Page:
My four year old tea-date and I order our drinks and tea accompaniments and we wait.  The fifty-something year old server is the only one in the tea house and she is spread thin.  I see beads of sweat on her forehead and I smile at her.  “It’s so hard to get good help” she tells me as she whisks by.

My little lady and I talk about tea manners and how to hold our cup and talk all things girl together.  A quite elderly lady walks slowly by, listening to the little girl banter across from my seat, she grins wide and whispers “I love this, this is too wonderful”.  I nod in agreement and keep listening to the sweet face across the table.  She won’t be four forever.  I won’t be her whole world like this for long.  I listen and I savor the minutes, the sweetness.

My coffee comes, fairly warm, and I try to wait for the hot cocoa to come so we can sip together.  But ten minutes pass and there is no cocoa.  I remind her that we did order it and she apologizes again that she forgot it.  I observe her righting mistakes all over the place, trying to keep up with an impossible pace.

Audrey tells me what she loves most about having a big sister, how lucky boys are because they get to be married to pretty girls someday and have lots of kids with them and how fun that is – she determines tea dates are fun and “we should do this again” she tells me.

Our bill comes and it’s wrong.  I gently note the errors and she goes back to rework it.  She returns and I put cash inside and she thanks me for understanding and I reply with words that come without thinking…

I live under so much grace, how could I not extend it to you?

I’ve never said it before or read it in a book but its a truth that sinking deep into my heart, that I’m holding tight to and learning how to live out in new ways.  She stops cold, wraps her perspiring self around me and hugs me, total stranger, so tight.  Thank you, oh thank you, I’m going to remember that.  I needed to hear that.  She tells me she’s sorry, again, that she’s too sweaty to hug and I just keep smiling.

It is the absolute truth to me, the daily grace of a living, real God that loves so fully, so infinitely.  I feel it covers over mistakes, hurts, misses and frustrated-mom-moments like today when someone shattered a snow globe in the kitchen and went running away instead of alerting me to the danger and then I had glass shards in my socks and…grace wasn’t a frontrunner just then.

I forget. Every day.

And every single day I get the chance, again, to pick up the mantle of grace and hold it over those around me.  Knowing full well, I don’t deserve it, neither do any of us.  That’s why it’s called grace.

When Christmas is sad

It’s impossible not to feel a pang of guilt getting to wake up this morning, snuggle my kids on the couch and spend the morning making Christmas treat bags for our neighbors when there are parents planning funerals for their kids who are the same ages as these pajama-clad ones around my living room.  Impossible.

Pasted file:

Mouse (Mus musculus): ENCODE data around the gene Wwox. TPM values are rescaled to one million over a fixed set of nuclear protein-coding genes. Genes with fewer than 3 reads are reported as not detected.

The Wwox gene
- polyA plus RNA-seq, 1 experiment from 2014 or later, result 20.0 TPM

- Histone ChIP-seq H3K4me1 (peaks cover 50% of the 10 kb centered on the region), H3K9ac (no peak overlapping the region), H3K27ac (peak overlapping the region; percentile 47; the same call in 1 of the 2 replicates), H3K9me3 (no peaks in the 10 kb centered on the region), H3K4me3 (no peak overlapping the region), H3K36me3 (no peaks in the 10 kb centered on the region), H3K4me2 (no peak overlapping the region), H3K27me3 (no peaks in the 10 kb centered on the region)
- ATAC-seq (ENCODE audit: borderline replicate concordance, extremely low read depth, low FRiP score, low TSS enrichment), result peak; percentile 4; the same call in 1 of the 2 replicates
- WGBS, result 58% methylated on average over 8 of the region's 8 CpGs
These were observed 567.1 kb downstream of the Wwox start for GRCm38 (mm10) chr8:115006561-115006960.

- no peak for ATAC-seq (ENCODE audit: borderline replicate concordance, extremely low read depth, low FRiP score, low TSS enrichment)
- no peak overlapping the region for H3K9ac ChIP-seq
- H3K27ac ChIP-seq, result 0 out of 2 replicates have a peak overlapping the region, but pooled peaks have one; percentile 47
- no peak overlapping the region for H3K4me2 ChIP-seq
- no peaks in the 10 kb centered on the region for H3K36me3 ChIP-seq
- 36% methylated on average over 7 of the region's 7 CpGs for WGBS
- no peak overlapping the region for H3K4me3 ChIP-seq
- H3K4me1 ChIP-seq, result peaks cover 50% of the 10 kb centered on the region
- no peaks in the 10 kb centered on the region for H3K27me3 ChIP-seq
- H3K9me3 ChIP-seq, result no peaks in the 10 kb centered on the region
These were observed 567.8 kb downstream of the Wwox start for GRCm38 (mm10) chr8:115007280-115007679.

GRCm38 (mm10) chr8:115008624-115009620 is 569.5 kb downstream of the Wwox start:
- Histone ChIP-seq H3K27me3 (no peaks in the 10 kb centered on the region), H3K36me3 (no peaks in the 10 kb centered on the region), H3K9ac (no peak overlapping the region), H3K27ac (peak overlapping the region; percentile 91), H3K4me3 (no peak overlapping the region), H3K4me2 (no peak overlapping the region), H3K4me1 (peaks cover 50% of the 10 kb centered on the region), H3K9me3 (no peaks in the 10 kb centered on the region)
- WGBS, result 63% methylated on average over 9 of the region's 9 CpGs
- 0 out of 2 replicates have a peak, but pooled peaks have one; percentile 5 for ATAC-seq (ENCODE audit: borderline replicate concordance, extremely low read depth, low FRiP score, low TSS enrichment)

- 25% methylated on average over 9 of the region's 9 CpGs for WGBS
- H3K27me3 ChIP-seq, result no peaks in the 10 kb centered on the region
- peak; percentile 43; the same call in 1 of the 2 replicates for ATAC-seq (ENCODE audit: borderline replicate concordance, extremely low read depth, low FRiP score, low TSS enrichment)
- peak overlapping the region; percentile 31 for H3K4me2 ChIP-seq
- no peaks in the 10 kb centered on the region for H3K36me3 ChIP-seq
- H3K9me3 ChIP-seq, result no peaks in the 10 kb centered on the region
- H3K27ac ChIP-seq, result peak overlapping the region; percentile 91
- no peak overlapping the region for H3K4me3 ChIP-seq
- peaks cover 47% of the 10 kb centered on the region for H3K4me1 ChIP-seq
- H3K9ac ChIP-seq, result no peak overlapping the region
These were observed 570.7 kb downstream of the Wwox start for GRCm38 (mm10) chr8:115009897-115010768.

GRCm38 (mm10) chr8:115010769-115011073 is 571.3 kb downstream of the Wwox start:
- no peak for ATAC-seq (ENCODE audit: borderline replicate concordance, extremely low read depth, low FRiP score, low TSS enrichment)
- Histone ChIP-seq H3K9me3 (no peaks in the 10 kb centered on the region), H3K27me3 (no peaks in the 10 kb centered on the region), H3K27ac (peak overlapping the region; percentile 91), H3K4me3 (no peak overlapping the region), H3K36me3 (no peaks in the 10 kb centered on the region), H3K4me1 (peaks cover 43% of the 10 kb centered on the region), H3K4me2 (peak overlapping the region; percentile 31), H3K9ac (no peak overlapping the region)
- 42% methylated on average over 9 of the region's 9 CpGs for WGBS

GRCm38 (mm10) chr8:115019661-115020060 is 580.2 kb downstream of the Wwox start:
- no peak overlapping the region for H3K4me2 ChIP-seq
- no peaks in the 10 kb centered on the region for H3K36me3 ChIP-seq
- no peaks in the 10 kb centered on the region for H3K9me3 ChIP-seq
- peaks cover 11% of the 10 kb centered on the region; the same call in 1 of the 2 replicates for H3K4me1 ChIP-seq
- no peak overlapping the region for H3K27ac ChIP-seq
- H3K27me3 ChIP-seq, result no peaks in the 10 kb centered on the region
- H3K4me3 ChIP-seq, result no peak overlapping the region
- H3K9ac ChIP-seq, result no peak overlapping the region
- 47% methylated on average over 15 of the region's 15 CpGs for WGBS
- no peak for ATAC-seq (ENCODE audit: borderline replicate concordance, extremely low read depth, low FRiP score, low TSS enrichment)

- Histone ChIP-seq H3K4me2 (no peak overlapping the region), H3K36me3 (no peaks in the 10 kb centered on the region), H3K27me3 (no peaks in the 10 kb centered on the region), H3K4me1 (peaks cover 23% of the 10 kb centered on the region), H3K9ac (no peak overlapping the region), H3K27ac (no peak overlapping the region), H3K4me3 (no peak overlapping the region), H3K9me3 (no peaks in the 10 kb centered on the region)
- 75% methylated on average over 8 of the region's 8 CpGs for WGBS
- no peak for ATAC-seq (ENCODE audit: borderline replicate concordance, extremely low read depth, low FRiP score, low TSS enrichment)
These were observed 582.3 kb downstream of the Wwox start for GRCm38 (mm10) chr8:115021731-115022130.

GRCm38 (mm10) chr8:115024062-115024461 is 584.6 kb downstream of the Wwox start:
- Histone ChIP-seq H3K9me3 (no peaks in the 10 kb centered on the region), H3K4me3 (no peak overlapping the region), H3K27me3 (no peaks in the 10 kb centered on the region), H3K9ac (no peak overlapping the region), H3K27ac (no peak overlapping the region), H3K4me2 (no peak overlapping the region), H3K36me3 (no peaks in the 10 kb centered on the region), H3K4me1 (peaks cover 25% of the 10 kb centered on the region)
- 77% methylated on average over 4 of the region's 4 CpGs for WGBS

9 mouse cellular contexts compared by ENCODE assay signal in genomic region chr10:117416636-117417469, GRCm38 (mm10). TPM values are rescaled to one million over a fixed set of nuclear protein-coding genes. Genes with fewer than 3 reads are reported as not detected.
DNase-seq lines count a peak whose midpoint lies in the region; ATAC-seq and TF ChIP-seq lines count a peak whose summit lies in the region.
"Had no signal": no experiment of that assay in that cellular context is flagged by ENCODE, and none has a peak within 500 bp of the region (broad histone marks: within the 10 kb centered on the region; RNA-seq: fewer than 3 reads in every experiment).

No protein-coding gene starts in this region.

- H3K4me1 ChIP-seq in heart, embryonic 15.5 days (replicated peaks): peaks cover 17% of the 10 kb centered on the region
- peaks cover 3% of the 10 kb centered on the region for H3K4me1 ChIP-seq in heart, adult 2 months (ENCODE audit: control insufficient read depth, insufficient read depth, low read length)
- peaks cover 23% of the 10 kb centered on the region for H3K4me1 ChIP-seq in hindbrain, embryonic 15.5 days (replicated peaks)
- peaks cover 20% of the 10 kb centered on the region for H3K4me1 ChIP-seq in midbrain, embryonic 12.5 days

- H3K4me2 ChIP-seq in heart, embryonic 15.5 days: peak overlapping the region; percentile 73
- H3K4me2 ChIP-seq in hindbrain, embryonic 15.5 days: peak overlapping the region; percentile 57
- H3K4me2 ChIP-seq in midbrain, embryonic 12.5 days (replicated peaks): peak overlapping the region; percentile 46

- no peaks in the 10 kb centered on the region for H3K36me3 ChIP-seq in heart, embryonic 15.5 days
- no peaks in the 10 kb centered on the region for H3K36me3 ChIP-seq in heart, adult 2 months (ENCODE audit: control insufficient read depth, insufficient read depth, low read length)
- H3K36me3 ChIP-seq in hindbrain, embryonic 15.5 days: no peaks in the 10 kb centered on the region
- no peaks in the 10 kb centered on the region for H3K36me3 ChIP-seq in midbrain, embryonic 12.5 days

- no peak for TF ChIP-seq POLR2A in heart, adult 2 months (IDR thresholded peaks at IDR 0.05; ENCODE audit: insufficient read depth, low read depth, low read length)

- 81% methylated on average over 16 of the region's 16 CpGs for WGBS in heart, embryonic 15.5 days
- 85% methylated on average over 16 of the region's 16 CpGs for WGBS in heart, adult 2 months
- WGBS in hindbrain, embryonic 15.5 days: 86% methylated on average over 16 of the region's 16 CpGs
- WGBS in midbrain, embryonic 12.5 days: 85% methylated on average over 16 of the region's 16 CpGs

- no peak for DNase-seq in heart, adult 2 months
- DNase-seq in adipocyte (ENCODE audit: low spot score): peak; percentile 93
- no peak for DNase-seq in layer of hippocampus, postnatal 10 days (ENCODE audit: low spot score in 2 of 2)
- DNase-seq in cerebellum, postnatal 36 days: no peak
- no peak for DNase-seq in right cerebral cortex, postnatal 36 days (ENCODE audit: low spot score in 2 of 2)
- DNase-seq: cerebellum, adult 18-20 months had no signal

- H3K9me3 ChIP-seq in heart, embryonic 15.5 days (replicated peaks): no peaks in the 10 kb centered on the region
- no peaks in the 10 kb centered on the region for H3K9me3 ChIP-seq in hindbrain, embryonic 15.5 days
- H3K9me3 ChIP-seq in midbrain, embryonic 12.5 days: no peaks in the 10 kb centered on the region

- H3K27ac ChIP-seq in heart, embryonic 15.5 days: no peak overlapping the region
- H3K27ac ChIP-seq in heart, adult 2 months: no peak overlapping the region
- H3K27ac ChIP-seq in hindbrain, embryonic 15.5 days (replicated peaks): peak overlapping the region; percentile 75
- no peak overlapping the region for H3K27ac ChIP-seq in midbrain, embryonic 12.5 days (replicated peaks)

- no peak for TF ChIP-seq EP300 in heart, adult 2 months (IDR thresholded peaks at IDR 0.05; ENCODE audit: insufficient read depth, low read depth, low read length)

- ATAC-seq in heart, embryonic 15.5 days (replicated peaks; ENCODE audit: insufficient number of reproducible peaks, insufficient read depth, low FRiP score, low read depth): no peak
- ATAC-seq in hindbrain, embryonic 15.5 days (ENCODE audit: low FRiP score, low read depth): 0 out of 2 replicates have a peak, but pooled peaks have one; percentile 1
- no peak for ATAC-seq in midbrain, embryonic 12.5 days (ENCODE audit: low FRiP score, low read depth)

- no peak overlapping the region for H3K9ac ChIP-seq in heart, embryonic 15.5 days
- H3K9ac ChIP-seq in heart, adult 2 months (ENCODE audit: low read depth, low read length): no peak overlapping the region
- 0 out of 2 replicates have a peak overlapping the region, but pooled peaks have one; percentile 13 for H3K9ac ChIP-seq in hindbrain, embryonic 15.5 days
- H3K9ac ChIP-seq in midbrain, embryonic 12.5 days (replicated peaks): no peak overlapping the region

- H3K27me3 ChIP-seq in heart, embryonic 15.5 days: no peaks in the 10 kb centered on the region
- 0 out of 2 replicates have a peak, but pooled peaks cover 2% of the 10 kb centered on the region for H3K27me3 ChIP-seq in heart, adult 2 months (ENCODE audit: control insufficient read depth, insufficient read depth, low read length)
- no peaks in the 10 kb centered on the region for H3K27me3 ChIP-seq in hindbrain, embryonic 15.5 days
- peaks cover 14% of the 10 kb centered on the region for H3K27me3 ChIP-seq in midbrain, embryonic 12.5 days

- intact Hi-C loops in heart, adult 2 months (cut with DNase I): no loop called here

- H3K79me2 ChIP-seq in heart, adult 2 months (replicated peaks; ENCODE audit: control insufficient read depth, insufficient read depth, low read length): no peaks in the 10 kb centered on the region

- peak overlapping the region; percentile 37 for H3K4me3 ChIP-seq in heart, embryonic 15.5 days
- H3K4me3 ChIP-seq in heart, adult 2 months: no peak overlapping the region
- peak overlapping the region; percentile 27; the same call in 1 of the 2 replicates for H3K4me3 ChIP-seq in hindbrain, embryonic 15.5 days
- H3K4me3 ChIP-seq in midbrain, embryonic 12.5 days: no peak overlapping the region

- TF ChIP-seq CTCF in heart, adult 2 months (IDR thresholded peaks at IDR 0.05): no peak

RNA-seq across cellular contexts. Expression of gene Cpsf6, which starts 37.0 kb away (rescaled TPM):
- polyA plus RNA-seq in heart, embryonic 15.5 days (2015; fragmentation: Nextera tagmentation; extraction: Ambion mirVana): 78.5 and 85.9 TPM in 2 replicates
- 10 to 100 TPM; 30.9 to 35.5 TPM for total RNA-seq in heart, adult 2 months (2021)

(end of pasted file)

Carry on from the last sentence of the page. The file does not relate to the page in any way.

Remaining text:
A decade or so ago I remember being twenty-something and pondering with a fairly light, optimistic heart that indeed Christmas must be sad for many but it surely was only joy for me.  I would think kind thoughts, do kind things and pray for those who must know sadness this time of year.  But the people I loved that were synonymous with holiday tradition, happy moments and love were all still alive….my parents weren’t divorced so I didn’t know what “splitting Christmas” or “trading off” looked like….I’d never truly gone without a basic need met.

As the years passed though, beloved grandparents died, friends dear to me had to navigate the challenges of broken families and so many different places to go every December to appease everyone, and our growing family made it just till payday on our food stamps balance more than once.

Then just a few years ago only 4 weeks after Christmas, Chris’ dad died on a hunting trip.  Our whole-family-Christmas photos were fresh from the photography studio and I was sure we had at least another decade or two of our Christmas Eve traditions.  Eleven months later my oh-so-precious Grandma who’d flown in for the festivities had a stroke the day after Christmas and passed away just before New Year’s.

The heavy weight of loss, the burden of sadness that threatens to completely overwhelm has so many times seemed just too much.  I can only imagine it seems that way to mama’s in Connecticut who already had gifts wrapped to put under the tree for their sons or daughters.

Just too much.

The brightness of the season dims a little (or maybe a lot).  And though we celebrate fully and delight in the gift of Jesus, sometimes the night is a little too silent.  Sometimes there is a face we want so badly to behold, a lame joke told that we’d love the chance to laugh at, a velvet soft Grandma-hand that we long to squeeze, a giggle we would give anything to hear, a baby-belly that was supposed to be growing – and that these things are missing?  Deep sadness.  There’s just no way around it.